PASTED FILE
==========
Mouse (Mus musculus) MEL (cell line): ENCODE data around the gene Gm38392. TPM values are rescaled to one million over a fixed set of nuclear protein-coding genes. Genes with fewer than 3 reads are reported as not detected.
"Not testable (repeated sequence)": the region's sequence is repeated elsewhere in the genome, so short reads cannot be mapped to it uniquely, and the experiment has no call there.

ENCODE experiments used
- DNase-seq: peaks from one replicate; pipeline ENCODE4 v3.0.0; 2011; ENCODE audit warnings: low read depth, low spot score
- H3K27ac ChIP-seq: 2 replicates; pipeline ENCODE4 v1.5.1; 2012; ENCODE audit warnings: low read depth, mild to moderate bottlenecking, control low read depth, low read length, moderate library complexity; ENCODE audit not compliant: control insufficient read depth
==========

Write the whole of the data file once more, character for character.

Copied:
Mouse (Mus musculus) MEL (cell line): ENCODE data around the gene Gm38392. TPM values are rescaled to one million over a fixed set of nuclear protein-coding genes. Genes with fewer than 3 reads are reported as not detected.
"Not testable (repeated sequence)": the region's sequence is repeated elsewhere in the genome, so short reads cannot be mapped to it uniquely, and the experiment has no call there.

ENCODE experiments used
- DNase-seq: peaks from one replicate; pipeline ENCODE4 v3.0.0; 2011; ENCODE audit warnings: low read depth, low spot score
- H3K27ac ChIP-seq: 2 replicates; pipeline ENCODE4 v1.5.1; 2012; ENCODE audit warnings: low read depth, mild to moderate bottlenecking, control low read depth, low read length, moderate library complexity; ENCODE audit not compliant: control insufficient read depth